Continuing with the given scenario, it was determined that another employee was with Samuel when the incident occurred. His name and statement are included in the report and he is asked to sign off to attest that everything he said wasn’t hearsay.
Incident Report Sample fig. 4
This refers to the actions that should be taken after the incident. It includes corrective actions that will eliminate recurrence of the incident. The corrective actions section of your incident report can also include the actions that you need to take in order to complete the report.
For example, in the scenario, in Bradley’s statement (the witness), it was discovered that the incident may have occurred due to Samuel’s (the injured employee) failure to perform a pre-start inspection of the forklift before operation. To verify this, you may assign members of your organization to check security footage and maintenance records of the forklift used. With that, the report would look something like this:
Incident Report Sample fig. 5
Upon completion of the previous sections, you may collect management’s comments on the incident. For accountability measures, you, as the reporter, and someone from upper management should sign off. This will validate that the information stated in the incident report is truthful and unquestionable.
Following the same sample scenario, the incident report will then look like this:
Incident Report Sample fig. 6
The incident report should be submitted to an investigation team to further study and look for deeper causes. An investigation should be conducted by those who are competent in collecting and analyzing information and evidence gathered from the incident report. Those conducting the investigation should be knowledgeable in occupational health and safety fundamentals.
The purpose of investigating an incident is not to find fault but to determine the root cause and develop corrective actions to prevent similar incidents from happening. An investigation also helps fulfill regulatory requirements such as OSHA 300 Forms in the United States and Reporting of Injuries, Diseases, and Dangerous Occurrences Regulations 2013 (RIDDOR) in the UK and determines the costs involved with property or equipment damage (if any).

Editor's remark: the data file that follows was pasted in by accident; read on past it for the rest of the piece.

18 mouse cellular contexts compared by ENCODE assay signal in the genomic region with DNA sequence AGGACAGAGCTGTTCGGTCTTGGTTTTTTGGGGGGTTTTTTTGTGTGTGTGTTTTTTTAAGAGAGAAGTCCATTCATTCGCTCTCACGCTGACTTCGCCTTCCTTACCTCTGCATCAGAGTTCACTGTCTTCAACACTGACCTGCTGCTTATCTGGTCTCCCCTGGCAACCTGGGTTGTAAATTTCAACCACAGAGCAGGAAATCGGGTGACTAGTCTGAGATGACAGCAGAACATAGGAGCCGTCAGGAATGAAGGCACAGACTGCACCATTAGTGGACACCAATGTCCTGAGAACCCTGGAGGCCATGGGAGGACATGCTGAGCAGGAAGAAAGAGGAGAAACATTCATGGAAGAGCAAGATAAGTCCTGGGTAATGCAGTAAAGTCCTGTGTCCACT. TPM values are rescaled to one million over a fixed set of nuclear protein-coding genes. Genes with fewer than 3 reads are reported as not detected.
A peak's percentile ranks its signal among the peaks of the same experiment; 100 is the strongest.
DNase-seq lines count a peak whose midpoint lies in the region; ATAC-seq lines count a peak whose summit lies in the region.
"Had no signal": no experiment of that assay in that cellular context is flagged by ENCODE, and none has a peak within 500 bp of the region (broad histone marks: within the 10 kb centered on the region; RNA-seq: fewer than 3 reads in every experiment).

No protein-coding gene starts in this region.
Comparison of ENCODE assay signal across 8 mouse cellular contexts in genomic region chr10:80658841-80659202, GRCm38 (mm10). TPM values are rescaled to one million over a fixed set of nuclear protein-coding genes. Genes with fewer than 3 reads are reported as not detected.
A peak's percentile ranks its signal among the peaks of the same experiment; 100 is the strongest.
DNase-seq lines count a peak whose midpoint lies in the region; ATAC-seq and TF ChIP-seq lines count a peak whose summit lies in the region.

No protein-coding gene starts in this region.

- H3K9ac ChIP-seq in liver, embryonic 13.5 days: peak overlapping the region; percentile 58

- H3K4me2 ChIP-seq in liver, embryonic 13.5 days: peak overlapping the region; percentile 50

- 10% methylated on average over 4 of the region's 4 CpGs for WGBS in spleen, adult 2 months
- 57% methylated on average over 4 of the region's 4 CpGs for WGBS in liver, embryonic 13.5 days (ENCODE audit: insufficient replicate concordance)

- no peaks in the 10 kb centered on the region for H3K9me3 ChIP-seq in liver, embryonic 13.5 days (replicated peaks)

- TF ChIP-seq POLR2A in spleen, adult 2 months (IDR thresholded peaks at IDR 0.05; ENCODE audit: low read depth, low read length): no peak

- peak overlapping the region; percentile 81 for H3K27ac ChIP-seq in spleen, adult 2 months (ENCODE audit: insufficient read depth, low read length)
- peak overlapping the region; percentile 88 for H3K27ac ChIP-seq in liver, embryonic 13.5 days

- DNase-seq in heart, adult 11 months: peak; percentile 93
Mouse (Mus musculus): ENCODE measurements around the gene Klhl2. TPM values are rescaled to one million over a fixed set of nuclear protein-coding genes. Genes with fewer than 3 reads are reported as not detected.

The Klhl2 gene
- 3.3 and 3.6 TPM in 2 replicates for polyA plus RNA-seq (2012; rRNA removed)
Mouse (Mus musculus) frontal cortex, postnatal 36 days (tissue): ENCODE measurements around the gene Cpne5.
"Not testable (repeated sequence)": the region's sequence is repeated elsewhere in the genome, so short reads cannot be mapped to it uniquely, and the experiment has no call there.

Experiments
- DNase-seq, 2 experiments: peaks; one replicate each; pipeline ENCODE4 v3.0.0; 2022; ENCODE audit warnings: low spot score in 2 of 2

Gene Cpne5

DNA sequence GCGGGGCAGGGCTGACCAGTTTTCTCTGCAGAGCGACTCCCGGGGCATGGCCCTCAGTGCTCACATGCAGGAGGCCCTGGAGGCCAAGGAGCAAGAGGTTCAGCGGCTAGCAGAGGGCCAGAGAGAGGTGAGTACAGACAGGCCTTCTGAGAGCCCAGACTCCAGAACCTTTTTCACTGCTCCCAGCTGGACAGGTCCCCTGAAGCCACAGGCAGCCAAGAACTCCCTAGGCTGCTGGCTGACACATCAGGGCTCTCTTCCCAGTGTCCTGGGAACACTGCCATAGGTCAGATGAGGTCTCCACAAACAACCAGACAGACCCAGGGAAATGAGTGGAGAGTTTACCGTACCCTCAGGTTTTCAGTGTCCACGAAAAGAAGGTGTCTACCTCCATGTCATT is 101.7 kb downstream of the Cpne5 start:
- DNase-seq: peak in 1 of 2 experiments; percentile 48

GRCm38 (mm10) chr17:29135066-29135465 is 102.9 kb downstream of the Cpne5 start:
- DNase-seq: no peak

Incident reports should be properly kept as they are an important record of every organization. Creating incident reports can be time-consuming and requires rigorous documentation of the incident. However, understanding the purpose of incident reporting will help the organization determine the root cause of an incident and set corrective measures to eliminate potential risks. iAuditor is the world’s #1 inspection app and can be used to streamline the completion and record-keeping of incident reports. With the iAuditor mobile app and web platform you can:
Get started with iAuditor by downloading these top 10 incident report templates you can download and customize for free.
iAuditor gives you the flexibility to power any inspection you require – onsite, underground, and across the globe. Inspect construction sites, restaurants inspections for food safety, conduct temperature checks, pre-flight checks, toolbox talks and more. It is the mobile forms inspection solution for all industries.
iAuditor is the world’s #1 cloud-based inspection app used to convert paper forms to digital checklists. Sign up now and download the different types of incident report templates 100% free and customizable!
Carlo Sheen Escano is a contributing writer for SafetyCulture based in Makati City, Philippines. Sheen has experience in digital marketing and has been writing for SafetyCulture since 2018. His articles mainly discuss risks in the workplace and well-known safety and quality processes used to mitigate them. Furthermore, Sheen is passionate about providing insights to global customers on how technology can help them to do the best work of their lives.